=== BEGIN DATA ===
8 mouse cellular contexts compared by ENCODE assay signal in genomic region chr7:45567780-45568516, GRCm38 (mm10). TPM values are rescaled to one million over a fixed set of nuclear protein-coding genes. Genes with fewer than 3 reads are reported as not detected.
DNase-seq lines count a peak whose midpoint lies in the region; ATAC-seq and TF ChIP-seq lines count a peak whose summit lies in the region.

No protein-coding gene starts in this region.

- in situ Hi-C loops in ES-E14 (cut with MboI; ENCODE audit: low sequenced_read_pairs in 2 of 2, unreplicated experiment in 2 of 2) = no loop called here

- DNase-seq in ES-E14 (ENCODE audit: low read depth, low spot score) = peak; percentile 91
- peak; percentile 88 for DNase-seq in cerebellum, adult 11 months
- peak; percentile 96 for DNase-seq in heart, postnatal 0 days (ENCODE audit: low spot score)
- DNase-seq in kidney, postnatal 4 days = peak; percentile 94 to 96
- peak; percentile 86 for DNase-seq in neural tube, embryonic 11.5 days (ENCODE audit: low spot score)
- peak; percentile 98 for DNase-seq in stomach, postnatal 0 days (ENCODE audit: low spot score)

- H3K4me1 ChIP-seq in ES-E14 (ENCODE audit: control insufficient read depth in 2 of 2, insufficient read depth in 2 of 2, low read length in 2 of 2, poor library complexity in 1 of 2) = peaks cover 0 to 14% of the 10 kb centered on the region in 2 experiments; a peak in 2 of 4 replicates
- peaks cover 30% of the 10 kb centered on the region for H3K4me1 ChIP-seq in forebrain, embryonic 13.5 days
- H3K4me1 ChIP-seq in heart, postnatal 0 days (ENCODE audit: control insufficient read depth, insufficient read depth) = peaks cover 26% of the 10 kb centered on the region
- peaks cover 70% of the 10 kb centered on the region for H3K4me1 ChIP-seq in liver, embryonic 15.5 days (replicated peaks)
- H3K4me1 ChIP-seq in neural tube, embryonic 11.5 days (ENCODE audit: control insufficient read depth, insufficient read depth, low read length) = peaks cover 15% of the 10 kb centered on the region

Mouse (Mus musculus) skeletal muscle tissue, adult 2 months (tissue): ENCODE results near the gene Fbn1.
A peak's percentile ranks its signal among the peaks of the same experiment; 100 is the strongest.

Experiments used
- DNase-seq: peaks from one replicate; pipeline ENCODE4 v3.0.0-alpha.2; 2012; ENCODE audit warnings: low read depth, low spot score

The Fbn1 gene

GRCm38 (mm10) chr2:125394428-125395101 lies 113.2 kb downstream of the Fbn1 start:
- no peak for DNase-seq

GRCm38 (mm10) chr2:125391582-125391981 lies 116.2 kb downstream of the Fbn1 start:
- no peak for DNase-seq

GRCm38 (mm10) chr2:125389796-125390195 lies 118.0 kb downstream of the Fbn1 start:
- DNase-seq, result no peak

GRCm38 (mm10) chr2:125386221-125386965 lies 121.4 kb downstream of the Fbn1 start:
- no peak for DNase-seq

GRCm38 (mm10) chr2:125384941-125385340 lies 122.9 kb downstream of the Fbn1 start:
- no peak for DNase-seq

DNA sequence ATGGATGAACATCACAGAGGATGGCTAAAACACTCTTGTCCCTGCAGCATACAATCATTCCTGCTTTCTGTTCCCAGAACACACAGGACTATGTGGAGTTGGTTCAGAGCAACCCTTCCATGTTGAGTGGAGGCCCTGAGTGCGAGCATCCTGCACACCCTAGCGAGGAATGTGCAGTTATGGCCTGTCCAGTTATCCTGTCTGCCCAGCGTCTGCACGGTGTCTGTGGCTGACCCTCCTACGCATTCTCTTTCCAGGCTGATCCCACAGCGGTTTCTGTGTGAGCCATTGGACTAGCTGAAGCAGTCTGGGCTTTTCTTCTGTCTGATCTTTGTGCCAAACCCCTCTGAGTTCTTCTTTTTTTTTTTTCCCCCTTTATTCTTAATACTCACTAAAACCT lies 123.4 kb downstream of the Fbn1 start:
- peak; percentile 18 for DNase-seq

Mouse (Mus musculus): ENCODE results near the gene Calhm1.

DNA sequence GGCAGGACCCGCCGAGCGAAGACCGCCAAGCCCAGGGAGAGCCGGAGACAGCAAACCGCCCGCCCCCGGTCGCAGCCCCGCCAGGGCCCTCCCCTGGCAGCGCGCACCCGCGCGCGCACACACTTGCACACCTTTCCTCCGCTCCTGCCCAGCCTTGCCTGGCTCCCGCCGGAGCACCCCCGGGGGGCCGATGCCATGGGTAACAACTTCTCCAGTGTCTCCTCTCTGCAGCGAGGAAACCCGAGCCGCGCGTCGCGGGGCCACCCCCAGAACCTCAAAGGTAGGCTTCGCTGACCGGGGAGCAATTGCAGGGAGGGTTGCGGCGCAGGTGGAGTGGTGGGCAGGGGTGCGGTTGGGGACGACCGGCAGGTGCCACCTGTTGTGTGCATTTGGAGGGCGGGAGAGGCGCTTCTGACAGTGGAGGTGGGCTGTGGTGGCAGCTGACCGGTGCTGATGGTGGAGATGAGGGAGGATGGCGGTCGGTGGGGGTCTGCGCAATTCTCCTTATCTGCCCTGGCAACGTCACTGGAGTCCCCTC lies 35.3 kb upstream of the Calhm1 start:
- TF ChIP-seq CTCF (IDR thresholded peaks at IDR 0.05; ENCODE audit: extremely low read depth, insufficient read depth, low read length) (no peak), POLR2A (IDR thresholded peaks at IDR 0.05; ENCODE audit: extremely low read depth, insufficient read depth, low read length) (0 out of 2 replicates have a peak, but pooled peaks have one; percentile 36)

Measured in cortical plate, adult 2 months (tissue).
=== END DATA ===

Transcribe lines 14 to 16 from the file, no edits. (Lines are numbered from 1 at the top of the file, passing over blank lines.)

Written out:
- peaks cover 70% of the 10 kb centered on the region for H3K4me1 ChIP-seq in liver, embryonic 15.5 days (replicated peaks)
- H3K4me1 ChIP-seq in neural tube, embryonic 11.5 days (ENCODE audit: control insufficient read depth, insufficient read depth, low read length) = peaks cover 15% of the 10 kb centered on the region

Mouse (Mus musculus) skeletal muscle tissue, adult 2 months (tissue): ENCODE results near the gene Fbn1.